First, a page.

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Old 06-04-2013, 07:44 PM   #51
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Pac,

Is the finished Canadian bacon similar to smoked pork chops?

We used to have those quite often when I was a kid but, I don't see them in the stores anymore.
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Old 06-04-2013, 07:50 PM   #52
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I don't know, Aunt Bea. I've never had a smoked pork chop. It doesn't have the texture of regular pork chops... it's more like ham. Maybe from the curing. It's drier than ham though.

Go buy yourself an Egg McMuffin tomorrow. It's exactly like that
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Old 06-04-2013, 07:59 PM   #53
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Originally Posted by pacanis View Post
I don't know, Aunt Bea. I've never had a smoked pork chop. It doesn't have the texture of regular pork chops... it's more like ham. Maybe from the curing. It's drier than ham though.

Go buy yourself an Egg McMuffin tomorrow. It's exactly like that
The smoked pork chops were bone in and tasted like ham.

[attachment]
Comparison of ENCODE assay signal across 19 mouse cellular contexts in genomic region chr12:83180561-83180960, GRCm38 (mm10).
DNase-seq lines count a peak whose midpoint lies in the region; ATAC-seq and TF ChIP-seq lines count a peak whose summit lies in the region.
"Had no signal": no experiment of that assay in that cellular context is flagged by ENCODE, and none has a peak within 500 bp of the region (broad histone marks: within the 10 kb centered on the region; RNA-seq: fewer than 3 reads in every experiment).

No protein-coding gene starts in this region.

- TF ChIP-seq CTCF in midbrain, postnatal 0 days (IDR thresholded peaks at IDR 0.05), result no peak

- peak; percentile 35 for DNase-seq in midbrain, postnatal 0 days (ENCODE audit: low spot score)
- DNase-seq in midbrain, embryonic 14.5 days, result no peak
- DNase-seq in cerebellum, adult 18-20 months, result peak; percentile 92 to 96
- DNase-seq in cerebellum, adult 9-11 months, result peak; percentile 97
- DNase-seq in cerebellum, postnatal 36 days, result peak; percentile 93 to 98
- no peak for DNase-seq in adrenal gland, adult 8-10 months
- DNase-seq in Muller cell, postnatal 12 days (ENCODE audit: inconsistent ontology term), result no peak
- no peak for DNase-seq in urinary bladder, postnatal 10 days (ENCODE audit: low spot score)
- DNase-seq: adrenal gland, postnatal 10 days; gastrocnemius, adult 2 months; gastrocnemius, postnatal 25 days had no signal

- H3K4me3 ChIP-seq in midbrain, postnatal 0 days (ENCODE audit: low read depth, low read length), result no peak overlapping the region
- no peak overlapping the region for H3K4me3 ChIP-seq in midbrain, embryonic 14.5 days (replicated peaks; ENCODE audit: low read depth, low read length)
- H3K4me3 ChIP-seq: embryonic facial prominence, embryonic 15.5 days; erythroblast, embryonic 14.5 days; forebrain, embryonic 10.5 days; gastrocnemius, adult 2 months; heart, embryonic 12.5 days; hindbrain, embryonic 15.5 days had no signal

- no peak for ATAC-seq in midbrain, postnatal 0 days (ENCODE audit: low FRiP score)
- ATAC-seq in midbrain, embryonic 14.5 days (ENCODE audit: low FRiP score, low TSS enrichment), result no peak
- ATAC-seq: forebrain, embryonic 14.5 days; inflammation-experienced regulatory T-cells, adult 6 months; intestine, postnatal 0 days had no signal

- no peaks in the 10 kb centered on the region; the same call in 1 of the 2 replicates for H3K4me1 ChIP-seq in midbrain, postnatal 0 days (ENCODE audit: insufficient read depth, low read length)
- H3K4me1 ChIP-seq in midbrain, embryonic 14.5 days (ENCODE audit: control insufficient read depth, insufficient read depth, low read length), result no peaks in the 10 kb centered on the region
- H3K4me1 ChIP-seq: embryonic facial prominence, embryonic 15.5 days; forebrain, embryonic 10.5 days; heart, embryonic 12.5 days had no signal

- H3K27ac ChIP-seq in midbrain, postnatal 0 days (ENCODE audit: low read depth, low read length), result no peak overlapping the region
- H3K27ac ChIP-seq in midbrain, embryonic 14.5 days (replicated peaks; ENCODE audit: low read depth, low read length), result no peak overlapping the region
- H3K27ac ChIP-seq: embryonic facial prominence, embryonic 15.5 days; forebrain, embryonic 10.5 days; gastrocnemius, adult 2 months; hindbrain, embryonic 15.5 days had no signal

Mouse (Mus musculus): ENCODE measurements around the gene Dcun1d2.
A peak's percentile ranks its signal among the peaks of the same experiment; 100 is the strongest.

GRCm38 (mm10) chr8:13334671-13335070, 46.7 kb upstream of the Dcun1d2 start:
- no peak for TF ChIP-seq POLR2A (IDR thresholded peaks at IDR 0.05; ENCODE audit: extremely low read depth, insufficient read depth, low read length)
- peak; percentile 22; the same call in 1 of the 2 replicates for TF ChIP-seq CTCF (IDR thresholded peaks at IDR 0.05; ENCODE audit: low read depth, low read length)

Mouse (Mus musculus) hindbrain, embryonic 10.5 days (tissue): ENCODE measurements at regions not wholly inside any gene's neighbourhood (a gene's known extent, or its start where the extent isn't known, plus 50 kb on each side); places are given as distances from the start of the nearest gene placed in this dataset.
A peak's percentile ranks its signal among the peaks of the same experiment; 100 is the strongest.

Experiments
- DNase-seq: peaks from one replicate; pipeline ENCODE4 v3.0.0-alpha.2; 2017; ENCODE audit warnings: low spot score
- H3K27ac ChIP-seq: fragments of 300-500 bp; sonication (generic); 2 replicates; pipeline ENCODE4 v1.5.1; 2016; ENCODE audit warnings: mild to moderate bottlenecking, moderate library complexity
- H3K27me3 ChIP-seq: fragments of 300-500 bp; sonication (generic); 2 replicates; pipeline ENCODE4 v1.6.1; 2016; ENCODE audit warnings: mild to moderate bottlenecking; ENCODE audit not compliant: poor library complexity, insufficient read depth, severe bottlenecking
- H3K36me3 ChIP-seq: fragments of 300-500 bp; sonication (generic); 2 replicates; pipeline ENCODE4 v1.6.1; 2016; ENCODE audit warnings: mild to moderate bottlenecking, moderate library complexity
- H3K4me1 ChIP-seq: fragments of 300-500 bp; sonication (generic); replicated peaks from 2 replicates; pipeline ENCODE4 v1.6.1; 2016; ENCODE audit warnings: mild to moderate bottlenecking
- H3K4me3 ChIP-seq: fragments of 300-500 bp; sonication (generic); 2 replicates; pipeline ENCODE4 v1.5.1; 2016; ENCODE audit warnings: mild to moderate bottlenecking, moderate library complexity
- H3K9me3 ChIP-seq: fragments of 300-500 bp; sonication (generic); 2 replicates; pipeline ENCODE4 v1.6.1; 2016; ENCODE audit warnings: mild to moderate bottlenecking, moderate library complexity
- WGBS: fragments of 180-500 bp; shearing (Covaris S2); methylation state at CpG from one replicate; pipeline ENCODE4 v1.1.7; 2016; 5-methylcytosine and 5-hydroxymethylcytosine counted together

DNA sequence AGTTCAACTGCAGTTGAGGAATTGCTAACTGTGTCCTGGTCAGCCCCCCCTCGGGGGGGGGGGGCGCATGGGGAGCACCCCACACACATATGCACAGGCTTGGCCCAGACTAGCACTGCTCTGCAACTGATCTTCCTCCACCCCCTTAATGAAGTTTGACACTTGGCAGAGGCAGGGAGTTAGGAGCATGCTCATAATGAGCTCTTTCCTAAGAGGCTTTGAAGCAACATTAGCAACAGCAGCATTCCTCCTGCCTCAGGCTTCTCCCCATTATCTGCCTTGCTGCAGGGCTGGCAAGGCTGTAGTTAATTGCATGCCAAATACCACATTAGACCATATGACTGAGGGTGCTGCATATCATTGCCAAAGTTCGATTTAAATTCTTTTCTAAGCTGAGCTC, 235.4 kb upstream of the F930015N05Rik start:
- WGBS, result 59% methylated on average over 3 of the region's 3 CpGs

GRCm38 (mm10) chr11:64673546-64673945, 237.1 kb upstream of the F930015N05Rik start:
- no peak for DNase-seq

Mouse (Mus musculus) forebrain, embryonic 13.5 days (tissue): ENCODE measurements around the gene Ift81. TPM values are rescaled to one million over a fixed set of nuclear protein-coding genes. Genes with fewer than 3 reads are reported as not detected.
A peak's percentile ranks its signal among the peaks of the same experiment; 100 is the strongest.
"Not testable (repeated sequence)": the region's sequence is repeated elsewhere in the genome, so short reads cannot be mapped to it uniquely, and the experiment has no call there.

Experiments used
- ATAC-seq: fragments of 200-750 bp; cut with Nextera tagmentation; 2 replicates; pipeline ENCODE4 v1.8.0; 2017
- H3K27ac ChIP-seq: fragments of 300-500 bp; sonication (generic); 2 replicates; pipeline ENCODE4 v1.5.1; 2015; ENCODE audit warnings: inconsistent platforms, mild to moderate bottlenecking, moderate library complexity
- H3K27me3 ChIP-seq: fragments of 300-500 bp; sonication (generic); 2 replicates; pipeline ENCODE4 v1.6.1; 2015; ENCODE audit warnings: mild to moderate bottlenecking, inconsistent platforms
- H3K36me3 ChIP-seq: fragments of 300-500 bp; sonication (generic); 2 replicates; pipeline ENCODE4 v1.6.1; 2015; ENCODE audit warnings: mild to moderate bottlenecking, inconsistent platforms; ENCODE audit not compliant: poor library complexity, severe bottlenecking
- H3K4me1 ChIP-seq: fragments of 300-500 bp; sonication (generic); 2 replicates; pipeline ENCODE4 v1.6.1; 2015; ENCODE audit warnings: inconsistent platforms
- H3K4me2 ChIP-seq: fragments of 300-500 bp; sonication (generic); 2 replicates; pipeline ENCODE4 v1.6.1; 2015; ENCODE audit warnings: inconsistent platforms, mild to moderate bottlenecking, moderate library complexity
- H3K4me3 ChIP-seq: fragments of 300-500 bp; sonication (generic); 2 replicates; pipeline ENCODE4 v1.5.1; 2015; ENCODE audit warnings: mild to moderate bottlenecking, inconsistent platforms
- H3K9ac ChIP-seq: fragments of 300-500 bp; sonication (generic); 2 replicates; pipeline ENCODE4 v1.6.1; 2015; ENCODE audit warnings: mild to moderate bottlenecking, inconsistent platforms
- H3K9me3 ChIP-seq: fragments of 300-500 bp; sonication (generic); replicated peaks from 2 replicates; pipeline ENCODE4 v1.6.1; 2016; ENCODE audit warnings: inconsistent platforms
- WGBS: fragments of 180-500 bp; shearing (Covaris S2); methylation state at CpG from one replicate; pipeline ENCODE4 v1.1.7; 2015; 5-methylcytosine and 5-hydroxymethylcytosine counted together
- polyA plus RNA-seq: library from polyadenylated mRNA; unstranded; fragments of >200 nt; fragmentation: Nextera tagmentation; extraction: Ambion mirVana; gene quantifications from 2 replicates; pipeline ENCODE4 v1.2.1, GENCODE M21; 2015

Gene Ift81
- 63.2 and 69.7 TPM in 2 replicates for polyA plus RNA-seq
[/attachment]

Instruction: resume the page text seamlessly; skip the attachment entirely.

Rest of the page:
They were quite salty and could be dry if they were not cooked properly.

Sounds about the same!

I think you should turn the chicken coop into a smoke house and expand your operation!
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Old 06-04-2013, 08:40 PM   #54
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Ah yes... the chicken coop...
I should really get some chickens in there again.
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Old 06-04-2013, 08:57 PM   #55
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looks beautiful!
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Old 06-04-2013, 08:57 PM   #56
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Now I just don't understand this?

I've been camped out at the Post Office to the point that the Postmaster is getting pissed and I haven't seen hide nor hair of my shipping crate.

That bacon looks wonderful and I can't wait until the package arrives.

Keep up the good work.
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Old 06-04-2013, 09:02 PM   #57
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Now I just don't understand this?